Battle of the purse strings grows

THE South African Local Government Association (Salga) is unhappy with the Treasury’s withholding of equitable share allocations to about 60 financially errant municipalities.

Salga says while the R5bn in consumer debt owed to local government by other spheres of government will go some way to settling the R9bn owed to Eskom there is no clear correlation between those municipalities burdened by debt (typically larger cities) and those with the most compromised creditors.

Salga is at a further disadvantage with the national government holding the purse strings and a number of municipalities clearly flouting their constitutional responsibilities notwithstanding the fact that South African local government is in a fairly unique position. Other local governments around the world are considered "local authorities" — agents of higher levels or tiers of regional or national government.

But the Constitution which was negotiated two decades ago when decentralisation was seen as a way in which to promote democracy and best represent community demands crafted a system of co-operative governance in which local government was envisaged as an equal "sphere" of government bolstered by considerable revenue-raising powers.

The catch: nationally collected revenue remains as Salga puts it the "life blood" for many small and medium-sized municipalities that do not have access to a sizeable rates base and even though local government is constitutionally entitled to a share of nationally collected revenue (through the equitable share) the distribution and division of this effectively remains the domain of the Treasury and is contingent on (not unreasonably) local government fulfilling its mandate to deliver basic services.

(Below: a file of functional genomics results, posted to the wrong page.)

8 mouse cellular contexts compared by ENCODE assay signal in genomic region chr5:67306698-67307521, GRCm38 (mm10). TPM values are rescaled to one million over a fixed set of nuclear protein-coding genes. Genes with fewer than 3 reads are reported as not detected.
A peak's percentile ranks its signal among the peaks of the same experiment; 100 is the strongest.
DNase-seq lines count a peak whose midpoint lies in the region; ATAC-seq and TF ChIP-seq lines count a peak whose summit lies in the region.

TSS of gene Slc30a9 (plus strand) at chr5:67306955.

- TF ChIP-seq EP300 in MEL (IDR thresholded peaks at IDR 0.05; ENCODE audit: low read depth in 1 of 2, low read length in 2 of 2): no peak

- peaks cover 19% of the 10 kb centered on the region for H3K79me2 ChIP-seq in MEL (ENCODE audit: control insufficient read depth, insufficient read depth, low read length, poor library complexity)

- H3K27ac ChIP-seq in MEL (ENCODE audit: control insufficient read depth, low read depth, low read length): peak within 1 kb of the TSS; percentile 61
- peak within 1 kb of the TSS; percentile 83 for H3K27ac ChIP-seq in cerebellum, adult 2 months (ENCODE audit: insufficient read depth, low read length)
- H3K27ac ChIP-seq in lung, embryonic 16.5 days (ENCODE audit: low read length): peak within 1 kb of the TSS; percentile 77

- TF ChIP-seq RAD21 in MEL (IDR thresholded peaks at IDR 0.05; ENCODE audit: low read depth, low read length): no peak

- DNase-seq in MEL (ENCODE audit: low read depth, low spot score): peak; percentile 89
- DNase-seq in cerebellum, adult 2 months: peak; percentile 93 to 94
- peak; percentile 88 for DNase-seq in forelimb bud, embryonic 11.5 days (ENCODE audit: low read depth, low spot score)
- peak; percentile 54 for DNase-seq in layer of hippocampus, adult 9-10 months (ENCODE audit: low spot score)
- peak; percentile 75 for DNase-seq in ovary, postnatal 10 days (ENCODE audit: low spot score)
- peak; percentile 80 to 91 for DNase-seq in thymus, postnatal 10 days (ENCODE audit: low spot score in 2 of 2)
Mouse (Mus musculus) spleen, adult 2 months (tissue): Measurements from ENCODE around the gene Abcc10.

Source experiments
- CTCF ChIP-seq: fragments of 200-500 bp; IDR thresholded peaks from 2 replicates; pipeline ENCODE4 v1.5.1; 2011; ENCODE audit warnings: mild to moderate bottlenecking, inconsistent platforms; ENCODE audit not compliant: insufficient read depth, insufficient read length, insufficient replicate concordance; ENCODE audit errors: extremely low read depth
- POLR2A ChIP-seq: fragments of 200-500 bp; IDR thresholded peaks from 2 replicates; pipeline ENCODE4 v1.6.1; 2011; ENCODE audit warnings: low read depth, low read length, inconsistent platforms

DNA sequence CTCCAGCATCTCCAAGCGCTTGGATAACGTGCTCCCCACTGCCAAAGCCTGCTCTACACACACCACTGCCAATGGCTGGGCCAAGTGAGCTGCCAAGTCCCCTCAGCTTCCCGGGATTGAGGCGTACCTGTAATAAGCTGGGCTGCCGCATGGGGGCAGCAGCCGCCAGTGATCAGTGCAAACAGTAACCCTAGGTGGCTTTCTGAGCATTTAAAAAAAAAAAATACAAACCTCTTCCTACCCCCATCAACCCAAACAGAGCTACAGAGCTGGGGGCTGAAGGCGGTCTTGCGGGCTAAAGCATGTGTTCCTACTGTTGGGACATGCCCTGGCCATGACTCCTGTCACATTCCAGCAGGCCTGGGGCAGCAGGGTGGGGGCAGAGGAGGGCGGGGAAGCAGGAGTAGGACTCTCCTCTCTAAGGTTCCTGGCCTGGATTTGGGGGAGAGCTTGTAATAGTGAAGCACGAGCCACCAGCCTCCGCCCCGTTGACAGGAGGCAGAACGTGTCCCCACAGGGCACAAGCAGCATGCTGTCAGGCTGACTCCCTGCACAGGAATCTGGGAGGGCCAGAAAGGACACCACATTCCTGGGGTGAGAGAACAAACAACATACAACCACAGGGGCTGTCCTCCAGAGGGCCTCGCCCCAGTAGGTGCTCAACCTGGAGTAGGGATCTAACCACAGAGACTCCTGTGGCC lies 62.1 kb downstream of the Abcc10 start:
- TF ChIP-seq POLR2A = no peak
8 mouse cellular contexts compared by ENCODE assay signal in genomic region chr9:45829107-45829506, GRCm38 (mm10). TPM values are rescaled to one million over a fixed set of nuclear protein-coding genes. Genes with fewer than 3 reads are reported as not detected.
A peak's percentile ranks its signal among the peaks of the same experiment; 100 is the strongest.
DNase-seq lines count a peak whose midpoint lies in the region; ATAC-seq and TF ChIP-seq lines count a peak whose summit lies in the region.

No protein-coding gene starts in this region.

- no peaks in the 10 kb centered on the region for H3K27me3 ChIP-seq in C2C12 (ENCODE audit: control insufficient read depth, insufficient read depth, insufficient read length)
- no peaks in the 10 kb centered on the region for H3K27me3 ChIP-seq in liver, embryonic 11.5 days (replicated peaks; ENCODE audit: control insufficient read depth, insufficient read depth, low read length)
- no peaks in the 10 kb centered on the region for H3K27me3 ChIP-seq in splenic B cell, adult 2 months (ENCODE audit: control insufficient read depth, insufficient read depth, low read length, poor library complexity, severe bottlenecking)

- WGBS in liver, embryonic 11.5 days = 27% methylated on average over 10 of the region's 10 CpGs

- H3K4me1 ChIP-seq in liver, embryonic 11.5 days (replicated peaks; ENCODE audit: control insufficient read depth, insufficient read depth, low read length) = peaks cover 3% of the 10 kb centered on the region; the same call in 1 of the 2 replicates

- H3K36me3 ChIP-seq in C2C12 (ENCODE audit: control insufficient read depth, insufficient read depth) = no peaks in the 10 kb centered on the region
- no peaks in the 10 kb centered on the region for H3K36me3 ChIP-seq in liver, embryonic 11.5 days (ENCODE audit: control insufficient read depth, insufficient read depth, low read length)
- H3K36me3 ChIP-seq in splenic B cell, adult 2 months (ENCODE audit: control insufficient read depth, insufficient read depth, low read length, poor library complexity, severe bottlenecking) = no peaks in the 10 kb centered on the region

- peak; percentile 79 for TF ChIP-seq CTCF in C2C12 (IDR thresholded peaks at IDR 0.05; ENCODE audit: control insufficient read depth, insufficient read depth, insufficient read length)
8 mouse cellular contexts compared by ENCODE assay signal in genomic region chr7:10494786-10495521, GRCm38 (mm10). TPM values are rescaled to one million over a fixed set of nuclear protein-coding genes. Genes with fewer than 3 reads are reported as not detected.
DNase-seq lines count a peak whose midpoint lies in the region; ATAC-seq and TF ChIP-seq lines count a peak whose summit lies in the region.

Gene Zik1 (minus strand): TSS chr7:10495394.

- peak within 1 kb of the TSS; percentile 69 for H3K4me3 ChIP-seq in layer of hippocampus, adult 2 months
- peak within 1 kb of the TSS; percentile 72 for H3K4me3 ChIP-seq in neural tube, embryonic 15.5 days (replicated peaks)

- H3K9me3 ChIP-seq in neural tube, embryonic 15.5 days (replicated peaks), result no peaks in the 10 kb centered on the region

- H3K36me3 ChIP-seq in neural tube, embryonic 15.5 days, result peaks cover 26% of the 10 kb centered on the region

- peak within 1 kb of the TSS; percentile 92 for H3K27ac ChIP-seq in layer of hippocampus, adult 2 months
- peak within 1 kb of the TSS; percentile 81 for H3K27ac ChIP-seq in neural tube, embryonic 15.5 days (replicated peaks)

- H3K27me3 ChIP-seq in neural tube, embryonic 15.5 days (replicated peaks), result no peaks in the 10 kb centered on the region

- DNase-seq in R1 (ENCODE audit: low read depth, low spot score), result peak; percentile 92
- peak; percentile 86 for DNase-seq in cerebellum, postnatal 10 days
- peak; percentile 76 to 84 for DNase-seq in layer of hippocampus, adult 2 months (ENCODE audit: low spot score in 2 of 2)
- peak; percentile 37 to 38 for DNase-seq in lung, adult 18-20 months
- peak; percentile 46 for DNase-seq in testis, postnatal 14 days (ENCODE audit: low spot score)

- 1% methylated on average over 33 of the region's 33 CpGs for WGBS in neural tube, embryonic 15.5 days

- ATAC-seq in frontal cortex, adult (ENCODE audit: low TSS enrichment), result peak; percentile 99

The Treasury announced dramatically that it was withholding equitable share transfers to 13 Free State 13 North West 11 Mpumalanga and 11 Northern Cape municipalities until they had settled their creditor debt — a collective total of R9bn to Eskom and R3.6bn to water boards.

In a stern press release the Treasury explained that the failure of 60 municipalities to honour financial commitments "in general" and to Eskom and creditors (as required by section 65 (2) of the Municipal Finance Management Act had prompted it to invoke section 216 (2) of the Constitution.

The press release also made clear that municipalities in arrears were warned of the prospect of such action in early March and advised to devise financial recovery plans as well as to commit to settle current amounts due to cash-strapped Eskom.

Acknowledging the profound ramifications of the action the Treasury argued that "there cannot be an improvement in overall service delivery in an environment where principles of efficient public finance management are regularly disregarded". The question in this standoff between national and local government is: how profoundly will residents be affected? To what extent would equitable share funds have been used productively even if they had been transferred?




SINCE democracy the dysfunctionality of many municipalities (affecting about a third of the total of 278) has raised quiet debate in the corridors of decision makers about whether the full promise of decentralisation is attainable especially with limited local capacity to understand and deliver on community needs and whether there should not be stricter regulation of municipal functioning (for instance centralised supply chain management).

Scandalous abuse of public funds (reported by the auditor-general regularly) by a number of municipalities has done little to improve the sphere’s reputation. Of course this image is not universally true and larger metros and municipalities in particular have managed to support the vision of strong financially significant agents of delivery even taking over housing (a provincial responsibility) as a competency in a number of cases.